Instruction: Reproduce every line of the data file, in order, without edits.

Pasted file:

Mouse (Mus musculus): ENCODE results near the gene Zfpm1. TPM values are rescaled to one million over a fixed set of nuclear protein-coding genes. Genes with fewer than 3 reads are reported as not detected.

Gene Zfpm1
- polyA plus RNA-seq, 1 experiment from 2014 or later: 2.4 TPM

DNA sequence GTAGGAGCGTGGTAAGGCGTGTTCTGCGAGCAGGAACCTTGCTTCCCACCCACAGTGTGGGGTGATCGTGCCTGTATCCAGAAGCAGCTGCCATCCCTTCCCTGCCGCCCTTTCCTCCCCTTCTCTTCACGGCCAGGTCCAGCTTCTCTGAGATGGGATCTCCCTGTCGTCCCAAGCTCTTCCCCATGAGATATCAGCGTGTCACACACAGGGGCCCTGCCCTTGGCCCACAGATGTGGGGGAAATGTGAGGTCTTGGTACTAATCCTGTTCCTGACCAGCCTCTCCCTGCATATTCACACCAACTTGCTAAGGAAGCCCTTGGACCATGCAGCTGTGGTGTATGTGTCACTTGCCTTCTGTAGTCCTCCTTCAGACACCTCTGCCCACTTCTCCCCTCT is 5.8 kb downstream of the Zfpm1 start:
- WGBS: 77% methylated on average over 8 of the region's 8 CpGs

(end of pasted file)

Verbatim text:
Mouse (Mus musculus): ENCODE results near the gene Zfpm1. TPM values are rescaled to one million over a fixed set of nuclear protein-coding genes. Genes with fewer than 3 reads are reported as not detected.

Gene Zfpm1
- polyA plus RNA-seq, 1 experiment from 2014 or later: 2.4 TPM

DNA sequence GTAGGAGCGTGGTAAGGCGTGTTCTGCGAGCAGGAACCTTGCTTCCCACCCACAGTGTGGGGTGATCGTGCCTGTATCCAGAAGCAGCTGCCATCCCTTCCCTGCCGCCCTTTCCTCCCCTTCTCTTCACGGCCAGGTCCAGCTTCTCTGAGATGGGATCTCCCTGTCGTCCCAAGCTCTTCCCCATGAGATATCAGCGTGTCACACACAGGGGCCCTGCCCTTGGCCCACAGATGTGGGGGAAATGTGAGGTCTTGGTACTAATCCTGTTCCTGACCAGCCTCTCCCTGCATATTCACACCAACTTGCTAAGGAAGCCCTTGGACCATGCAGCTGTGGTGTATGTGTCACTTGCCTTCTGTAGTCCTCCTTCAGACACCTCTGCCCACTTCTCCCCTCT is 5.8 kb downstream of the Zfpm1 start:
- WGBS: 77% methylated on average over 8 of the region's 8 CpGs